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Tango in Buenos Aires
  • Tango in Buenos Aires
Why
This passionate, captivating dance was declared part of the world’s ‘intangible cultural heritage’ by UNESCO in 2009 – and once the accordion strikes up and the dancers legs start flying in a traditional milonga (dance hall), you’ll understand why. Originating in the lower-class districts of Buenos Aires, it went on to take the world by storm in the early 20th century, then faded away, but has (thankfully) enjoyed a recent revival. Quintessential Buenos Aires and a signature experience. You can watch, dance, and even learn the music.
How
For the most authentic tango experience, head to a //milonga//, the small social clubs where locals go to practice, and tourists go to watch or join in (for free). There are also plenty of (expensive) shows to choose from: see our recommendations below. Buenos Aires Local Tours can provide guides to accompany you. Many of the //milongas/ offer cheap lessons too. La Cathedral caters to a younger crowd in a hip, warehouse-style environment. More ‘mature’ dancers could try the historic Confitería La Ideal. A number of local operators (see ‘go with’ recommendations) can arrange one-hour tango lessons, and even tango music classes with professional Argentine tango guitarists.
When
Shows operate daily, all year round, usually beginning around 10pm (with dinner around 9pm). Pickup (if included) is around 8pm-8.30pm for dinner, or 9pm-9.30pm without dinner.
Access
The bigger organised shows (see recommendations) will accommodate guests in wheelchairs – let them know in advance.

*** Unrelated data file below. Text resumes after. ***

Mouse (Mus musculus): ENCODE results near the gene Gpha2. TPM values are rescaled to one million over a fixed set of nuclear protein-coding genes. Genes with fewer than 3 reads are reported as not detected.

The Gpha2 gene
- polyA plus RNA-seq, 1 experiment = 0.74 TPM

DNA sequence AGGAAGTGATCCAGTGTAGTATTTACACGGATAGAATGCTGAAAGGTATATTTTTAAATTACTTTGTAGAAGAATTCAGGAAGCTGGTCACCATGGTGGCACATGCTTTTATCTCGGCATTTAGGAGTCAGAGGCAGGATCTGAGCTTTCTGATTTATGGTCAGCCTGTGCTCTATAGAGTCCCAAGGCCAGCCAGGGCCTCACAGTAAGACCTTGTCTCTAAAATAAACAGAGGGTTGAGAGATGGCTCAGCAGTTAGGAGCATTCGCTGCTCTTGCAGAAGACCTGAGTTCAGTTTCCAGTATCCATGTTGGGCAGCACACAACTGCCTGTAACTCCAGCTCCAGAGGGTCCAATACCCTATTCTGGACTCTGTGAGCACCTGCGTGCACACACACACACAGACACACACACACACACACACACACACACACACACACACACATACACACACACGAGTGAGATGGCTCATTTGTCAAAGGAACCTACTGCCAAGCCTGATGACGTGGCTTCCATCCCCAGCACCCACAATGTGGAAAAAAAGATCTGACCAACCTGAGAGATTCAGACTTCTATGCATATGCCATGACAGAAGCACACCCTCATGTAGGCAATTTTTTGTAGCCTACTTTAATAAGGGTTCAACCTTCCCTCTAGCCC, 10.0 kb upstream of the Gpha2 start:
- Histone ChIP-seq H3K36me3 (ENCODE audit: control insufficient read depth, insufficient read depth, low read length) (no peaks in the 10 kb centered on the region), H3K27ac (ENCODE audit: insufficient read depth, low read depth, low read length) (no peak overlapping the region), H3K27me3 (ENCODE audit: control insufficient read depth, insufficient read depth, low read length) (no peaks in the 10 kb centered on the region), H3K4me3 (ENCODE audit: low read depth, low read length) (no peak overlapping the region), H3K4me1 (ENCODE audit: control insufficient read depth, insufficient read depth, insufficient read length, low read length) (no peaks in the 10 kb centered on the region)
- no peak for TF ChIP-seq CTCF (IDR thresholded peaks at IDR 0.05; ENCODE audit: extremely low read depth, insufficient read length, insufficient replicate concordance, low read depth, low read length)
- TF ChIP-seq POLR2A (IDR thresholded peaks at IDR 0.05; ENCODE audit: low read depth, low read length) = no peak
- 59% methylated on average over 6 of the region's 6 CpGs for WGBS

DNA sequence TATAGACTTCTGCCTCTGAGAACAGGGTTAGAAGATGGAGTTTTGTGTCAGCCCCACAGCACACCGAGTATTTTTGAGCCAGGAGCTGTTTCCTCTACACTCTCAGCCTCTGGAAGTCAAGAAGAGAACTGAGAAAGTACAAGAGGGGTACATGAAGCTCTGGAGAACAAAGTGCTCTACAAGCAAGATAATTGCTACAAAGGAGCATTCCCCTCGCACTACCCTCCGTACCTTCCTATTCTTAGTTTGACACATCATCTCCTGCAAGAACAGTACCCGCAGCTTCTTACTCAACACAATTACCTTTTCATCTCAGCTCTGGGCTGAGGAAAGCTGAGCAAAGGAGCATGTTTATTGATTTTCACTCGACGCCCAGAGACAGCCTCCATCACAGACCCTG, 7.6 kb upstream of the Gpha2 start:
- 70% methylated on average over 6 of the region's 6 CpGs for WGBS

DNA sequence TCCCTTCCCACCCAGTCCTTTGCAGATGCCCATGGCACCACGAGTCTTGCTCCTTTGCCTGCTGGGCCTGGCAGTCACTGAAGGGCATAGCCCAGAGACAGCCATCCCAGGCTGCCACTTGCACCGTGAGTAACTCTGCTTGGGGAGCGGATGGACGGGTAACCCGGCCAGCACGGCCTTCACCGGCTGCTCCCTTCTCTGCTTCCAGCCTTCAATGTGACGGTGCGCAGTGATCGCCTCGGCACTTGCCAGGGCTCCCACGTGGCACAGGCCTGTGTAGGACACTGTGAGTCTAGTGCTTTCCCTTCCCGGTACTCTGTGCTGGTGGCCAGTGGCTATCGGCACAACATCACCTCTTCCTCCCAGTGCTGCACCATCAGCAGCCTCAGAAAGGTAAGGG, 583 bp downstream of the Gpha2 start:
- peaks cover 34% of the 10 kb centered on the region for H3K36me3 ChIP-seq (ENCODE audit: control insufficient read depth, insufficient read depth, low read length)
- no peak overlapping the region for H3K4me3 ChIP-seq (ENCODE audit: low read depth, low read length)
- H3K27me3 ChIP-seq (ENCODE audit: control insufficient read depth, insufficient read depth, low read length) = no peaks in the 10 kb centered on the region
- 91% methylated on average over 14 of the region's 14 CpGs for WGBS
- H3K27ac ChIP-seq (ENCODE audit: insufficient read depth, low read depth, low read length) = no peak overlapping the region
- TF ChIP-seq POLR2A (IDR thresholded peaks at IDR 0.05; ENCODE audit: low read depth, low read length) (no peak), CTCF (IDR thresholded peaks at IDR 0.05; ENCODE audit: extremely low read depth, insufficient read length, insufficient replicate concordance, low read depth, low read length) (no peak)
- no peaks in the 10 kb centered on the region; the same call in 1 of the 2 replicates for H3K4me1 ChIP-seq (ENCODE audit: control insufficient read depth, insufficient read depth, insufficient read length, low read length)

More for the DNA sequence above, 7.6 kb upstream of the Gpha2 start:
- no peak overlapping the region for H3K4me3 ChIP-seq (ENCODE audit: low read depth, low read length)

Recommendations
1
El Viejo Almacen show
One of the city’s first tango venues, it has an intimate feel and over 200 years of history. The food is mediocre, so go for the ‘show only’ option. The VIP option gets the best tables at the front. 9 Balcarce 799, San Telmo. Price from USD90. www.viejo-almacen.com.ar.
2
Rojo Tango show at the Faena Hotel
The glamorous and elegant version, with great service, the Rojo Tango show at the high-end Faena Hotel mixes red velvet drapes and sexy showgirl dancers for a distinctive Moulin Rouge feel. Price from USD210. www.rojotango.com.
3
Esquina Carlos Gardel show
Quality production, named after Argentina’s most famous tango composer and singer Carlos Gardel, in a classic 1920s-style Buenos Aires setting. The 90-minute show features professional dancers and singers and a live band, and the food is good. Price from USD95. www.esquinacarlosgardel.com.ar.
Tips
Booking advice
Sometimes there is last-minute availability on the doors at milongas, but for the best ones you should book ahead.
Eat first
Most dinners at shows tend to be overpriced and mediocre. Better to take a ‘show only’ option and eat in one of the nearby restaurants instead, unless you know the food is good.
Why not learn to tango?
It may be intimidating, but beginners’ classes attract mainly first-timers and no dancing experience is necessary. First lessons involve learning to walk and holding yourself correctly, with some basic steps.
Best tango teacher in town?
Professional dancer Alejandro Puerta offers entertaining one-hour single, couple and group lessons from his own private apartment/studio in San Telmo. By appointment, Monday-Sunday. From USD35. He’s also available to escort you dancing at local milongas.
Fact sheet
  • Type Activity
  • Place Buenos Aires
  • Notoriety Somewhat known
  • Price guide $$$$$
  • Adults price from free
  • Recommended duration 3 hours
  • Available Jan-Dec
  • Best time Jan-Dec
  • Booking requirement Booking recommended
  • Wheelchair friendly Yes
Ratings
  • Physical difficulty
  • Fear factor
  • Authentic & unspoilt
  • Cultural insight
Contact
  • Address Buenos Aires, Argentina
Plan